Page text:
NEWS

Plan unveiled for walking, cycling

Plan unveiled for walking, cycling

(April 29) Continuing to take steps to deliver relief to San Diegans affected by COVID-19, Mayor Kevin L. Faulconer joined City Councilwoman Jennifer Campbell and mobility advocates Wednesday to introduce a “Slow Streets” pilot program to repurpose certain public streets, create more outdoor space and encourage safe walking and cycling while still following public health rules for physical distancing and facial coverings.

“COVID-19 has forced us to rethink everything we do and how we go about our daily lives, and what we need right now are more safe spaces for San Diegans to stretch their legs with a walk or a bike ride,” Faulconer said. “This pilot program is about creating more space outside your place by closing a few streets to give people room to be active and maintain their physical distance from others trying to do the same.”

The “Slow Streets” pilot program begins Thursday with several changes that might make it safer for San Diegans to walk and bike by creating more space for physical distancing and reducing congested foot traffic at parks, beaches and outdoor trails. The changes include:

Creating slow streets: The City will close select streets to through traffic to prioritize pedestrian and cyclist use to prioritize cost-effective transportation for essential workers during a time of economic strain and decreased transit service. This includes temporary barriers and signage. It allows residents to move about their neighborhood while practicing safe social distancing.

Reopening commuter bikeways: The City will reopen key bikeways as transportation corridors to connect essential workers to their jobs. This includes major commuter bikeways like the SR-56 Bikeway, the San Diego River Bikeway from Ocean Beach east to Mission Valley, Rose Creek Bikeway, Rose Canyon Bikeway, the SR-52 Bikeway and Murphy Canyon along I-15 and Lake Hodges Bridge.

Enhanced pedestrian street crossings: The City will replace existing buttons with larger buttons that can be pushed with a forearm or elbow to eliminate touching potentially contaminated surfaces. The City has already changed the signals to a shorter default time in key areas to reduce wait times.

Communicating right-of-way and pedestrian safety: The Transportation & Storm Water and Planning Departments will develop a public education campaign to increase pedestrian awareness and safety practices for shared roadways that adhere to social distancing requirements.

“It’s time for San Diego to take positive steps to ensure our residents can get the exercise and outdoor time they need,” Campbell said. “That’s why implementing these common sense ideas will make everyone feel safer if they’re out walking, running or riding their bikes.”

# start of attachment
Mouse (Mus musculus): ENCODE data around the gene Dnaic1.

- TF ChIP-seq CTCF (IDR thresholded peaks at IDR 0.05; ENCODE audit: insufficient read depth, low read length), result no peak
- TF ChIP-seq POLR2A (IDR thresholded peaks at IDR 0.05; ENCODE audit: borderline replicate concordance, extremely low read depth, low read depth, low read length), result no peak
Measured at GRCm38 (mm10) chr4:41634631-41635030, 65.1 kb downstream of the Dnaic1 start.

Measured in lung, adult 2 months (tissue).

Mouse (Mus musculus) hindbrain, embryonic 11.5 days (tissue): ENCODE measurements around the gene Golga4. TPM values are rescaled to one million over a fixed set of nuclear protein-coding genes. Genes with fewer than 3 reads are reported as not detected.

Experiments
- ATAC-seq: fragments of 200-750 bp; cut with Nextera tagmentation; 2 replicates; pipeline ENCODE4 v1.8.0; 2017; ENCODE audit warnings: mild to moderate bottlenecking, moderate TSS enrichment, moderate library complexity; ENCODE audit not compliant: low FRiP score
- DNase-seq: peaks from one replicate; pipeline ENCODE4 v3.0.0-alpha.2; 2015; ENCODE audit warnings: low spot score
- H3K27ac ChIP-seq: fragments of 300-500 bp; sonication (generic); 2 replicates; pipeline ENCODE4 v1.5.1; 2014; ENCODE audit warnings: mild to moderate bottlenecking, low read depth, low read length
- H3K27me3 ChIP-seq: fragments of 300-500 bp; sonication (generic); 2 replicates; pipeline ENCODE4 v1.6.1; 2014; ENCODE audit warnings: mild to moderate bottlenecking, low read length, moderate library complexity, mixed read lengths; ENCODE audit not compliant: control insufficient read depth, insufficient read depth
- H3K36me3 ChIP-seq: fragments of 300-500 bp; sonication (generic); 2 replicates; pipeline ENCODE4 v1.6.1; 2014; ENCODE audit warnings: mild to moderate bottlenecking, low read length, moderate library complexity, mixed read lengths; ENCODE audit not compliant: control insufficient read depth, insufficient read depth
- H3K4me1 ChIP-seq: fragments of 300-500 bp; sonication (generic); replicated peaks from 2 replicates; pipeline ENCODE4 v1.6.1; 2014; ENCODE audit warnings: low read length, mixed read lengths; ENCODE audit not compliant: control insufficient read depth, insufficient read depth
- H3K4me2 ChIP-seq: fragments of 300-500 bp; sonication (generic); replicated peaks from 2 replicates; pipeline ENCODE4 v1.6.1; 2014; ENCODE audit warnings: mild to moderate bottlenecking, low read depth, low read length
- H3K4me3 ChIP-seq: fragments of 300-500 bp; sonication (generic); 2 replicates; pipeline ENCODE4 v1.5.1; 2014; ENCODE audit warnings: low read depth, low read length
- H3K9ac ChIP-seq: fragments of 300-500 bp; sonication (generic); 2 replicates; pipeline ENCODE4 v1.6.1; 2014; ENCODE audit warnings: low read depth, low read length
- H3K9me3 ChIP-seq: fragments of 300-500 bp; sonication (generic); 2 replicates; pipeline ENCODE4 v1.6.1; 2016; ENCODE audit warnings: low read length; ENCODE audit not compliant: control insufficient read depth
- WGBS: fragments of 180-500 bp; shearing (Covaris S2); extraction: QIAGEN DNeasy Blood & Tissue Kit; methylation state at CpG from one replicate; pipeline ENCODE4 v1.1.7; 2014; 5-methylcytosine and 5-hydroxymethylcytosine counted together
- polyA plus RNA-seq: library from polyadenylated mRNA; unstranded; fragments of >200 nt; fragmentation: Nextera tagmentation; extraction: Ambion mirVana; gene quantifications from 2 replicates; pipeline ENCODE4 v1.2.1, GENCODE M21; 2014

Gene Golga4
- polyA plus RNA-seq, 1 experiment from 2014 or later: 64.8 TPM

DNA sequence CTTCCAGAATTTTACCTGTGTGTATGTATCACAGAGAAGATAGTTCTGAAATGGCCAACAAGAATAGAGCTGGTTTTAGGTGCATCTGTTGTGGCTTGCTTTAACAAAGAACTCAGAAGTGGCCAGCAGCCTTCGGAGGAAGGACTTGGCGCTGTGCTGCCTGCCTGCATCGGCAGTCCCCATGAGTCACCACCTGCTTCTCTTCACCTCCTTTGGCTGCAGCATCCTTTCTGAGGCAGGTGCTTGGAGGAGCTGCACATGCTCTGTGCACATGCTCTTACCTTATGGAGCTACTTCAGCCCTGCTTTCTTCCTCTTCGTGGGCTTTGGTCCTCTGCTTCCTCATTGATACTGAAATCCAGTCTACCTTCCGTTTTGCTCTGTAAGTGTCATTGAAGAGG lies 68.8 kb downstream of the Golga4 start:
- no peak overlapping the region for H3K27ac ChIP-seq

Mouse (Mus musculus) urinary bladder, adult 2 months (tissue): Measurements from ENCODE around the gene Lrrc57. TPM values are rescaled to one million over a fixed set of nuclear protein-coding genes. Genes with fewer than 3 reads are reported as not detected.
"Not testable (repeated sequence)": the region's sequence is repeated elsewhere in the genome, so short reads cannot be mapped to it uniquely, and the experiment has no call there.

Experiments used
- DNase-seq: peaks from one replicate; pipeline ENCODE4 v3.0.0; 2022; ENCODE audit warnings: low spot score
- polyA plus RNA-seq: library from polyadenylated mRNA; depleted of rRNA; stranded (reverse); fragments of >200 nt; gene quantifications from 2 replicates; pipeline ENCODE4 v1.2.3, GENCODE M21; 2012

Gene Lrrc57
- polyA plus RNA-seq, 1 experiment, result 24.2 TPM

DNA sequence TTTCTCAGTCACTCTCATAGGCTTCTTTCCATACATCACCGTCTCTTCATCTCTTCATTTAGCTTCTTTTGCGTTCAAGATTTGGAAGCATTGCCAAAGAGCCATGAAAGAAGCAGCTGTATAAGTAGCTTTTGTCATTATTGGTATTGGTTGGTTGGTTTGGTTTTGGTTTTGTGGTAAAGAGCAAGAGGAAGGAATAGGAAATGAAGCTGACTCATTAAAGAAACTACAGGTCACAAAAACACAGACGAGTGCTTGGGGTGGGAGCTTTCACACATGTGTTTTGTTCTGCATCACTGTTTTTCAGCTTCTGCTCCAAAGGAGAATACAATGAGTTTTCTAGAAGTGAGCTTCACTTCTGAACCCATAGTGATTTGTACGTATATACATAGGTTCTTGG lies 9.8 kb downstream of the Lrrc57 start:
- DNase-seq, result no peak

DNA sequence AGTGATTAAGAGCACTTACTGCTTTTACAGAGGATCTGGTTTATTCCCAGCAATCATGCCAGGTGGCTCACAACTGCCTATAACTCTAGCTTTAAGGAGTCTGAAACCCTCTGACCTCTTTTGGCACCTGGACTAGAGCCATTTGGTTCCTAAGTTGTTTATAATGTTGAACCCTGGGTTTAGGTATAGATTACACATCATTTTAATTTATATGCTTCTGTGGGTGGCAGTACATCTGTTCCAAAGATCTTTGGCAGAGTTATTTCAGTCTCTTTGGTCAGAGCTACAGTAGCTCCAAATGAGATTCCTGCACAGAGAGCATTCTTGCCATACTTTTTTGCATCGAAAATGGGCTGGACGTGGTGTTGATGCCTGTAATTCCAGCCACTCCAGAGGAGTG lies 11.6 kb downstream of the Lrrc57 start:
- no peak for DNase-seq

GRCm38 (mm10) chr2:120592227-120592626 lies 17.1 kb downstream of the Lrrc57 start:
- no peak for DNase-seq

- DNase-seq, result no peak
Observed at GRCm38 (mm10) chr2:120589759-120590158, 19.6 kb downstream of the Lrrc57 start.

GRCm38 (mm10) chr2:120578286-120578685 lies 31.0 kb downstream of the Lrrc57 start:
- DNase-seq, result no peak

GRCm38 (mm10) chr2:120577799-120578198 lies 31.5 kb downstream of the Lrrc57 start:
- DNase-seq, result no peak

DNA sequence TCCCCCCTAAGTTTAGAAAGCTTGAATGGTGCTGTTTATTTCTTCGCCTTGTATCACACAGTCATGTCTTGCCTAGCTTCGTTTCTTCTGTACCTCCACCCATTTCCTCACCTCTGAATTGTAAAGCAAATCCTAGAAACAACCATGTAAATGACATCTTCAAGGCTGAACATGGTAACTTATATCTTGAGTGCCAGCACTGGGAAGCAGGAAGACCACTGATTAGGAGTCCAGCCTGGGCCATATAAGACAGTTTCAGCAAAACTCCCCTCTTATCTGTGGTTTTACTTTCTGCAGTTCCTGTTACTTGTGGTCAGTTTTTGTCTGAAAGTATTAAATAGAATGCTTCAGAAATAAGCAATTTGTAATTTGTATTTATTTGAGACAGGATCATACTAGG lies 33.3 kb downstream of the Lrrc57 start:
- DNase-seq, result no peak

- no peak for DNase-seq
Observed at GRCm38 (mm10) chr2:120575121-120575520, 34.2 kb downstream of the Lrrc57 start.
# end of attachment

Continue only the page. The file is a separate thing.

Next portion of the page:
Slow streets will be installed at Diamond Street from Mission Boulevard to Olney Street, Adams Avenue over the I-805, Howard Avenue from Park Boulevard to 33rd Street and a portion of roadway in District 4. Mayor Faulconer is working with councilmembers to evaluate additional opportunities for slow streets that are feasible from an engineering and safety standpoint, as well as supported by advocates and the community.

“Transportation is essential for everyone during the COVID-19 crisis,” said Maya Rosas, director of Policy for Circulate San Diego. “The Mayor’s slow streets initiative will create the space needed so that San Diegans can access their essential jobs or essential needs while physically distancing and staying safe.”

Since the stay-at-home order went into effect, vehicular traffic has been reduced significantly and alternative modes of travel have become increasingly popular. Several areas have seen more than 1,000 pedestrian trips per day and greater biking by families and people of all abilities.

The National Association of City Transportation Officials recently published a set of rapid response tools for cities to manage the COVID-19 crisis that included relieving crowded spaces like trails and parks by opening certain streets to walking and bicycling. The list also suggests other measures San Diego is implementing including clear messaging around use of pedestrian walk signals and shared roadways, and expanding space for walking near congested trails and sidewalks.

The City’s Sustainability, Transportation and Storm Water and Planning departments worked closely with the community and transportation stakeholders to develop this plan. Organizations involved included the City of San Diego Mobility Board, Circulate San Diego, San Diego Bicycle Coalition, BikeSD and the Climate Action Campaign.

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